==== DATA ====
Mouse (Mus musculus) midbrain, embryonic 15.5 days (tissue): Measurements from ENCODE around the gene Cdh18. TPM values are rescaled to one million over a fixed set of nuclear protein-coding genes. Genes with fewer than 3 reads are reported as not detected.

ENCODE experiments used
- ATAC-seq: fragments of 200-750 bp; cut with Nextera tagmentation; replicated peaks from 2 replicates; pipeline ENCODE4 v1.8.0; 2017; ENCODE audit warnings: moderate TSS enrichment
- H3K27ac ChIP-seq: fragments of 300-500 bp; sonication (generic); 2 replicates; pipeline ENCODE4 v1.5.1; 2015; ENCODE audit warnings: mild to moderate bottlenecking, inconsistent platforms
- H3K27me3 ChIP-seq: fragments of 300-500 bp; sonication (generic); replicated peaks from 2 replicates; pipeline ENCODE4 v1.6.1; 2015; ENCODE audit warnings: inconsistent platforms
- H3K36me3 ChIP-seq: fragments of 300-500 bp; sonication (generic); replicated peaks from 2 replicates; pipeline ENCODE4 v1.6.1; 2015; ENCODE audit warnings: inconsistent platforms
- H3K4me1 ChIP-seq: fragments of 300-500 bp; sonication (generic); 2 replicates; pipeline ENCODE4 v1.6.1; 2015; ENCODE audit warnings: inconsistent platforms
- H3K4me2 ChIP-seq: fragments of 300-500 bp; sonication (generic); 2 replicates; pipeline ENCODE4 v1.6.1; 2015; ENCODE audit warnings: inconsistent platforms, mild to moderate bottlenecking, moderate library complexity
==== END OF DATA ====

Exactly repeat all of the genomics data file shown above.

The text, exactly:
Mouse (Mus musculus) midbrain, embryonic 15.5 days (tissue): Measurements from ENCODE around the gene Cdh18. TPM values are rescaled to one million over a fixed set of nuclear protein-coding genes. Genes with fewer than 3 reads are reported as not detected.

ENCODE experiments used
- ATAC-seq: fragments of 200-750 bp; cut with Nextera tagmentation; replicated peaks from 2 replicates; pipeline ENCODE4 v1.8.0; 2017; ENCODE audit warnings: moderate TSS enrichment
- H3K27ac ChIP-seq: fragments of 300-500 bp; sonication (generic); 2 replicates; pipeline ENCODE4 v1.5.1; 2015; ENCODE audit warnings: mild to moderate bottlenecking, inconsistent platforms
- H3K27me3 ChIP-seq: fragments of 300-500 bp; sonication (generic); replicated peaks from 2 replicates; pipeline ENCODE4 v1.6.1; 2015; ENCODE audit warnings: inconsistent platforms
- H3K36me3 ChIP-seq: fragments of 300-500 bp; sonication (generic); replicated peaks from 2 replicates; pipeline ENCODE4 v1.6.1; 2015; ENCODE audit warnings: inconsistent platforms
- H3K4me1 ChIP-seq: fragments of 300-500 bp; sonication (generic); 2 replicates; pipeline ENCODE4 v1.6.1; 2015; ENCODE audit warnings: inconsistent platforms
- H3K4me2 ChIP-seq: fragments of 300-500 bp; sonication (generic); 2 replicates; pipeline ENCODE4 v1.6.1; 2015; ENCODE audit warnings: inconsistent platforms, mild to moderate bottlenecking, moderate library complexity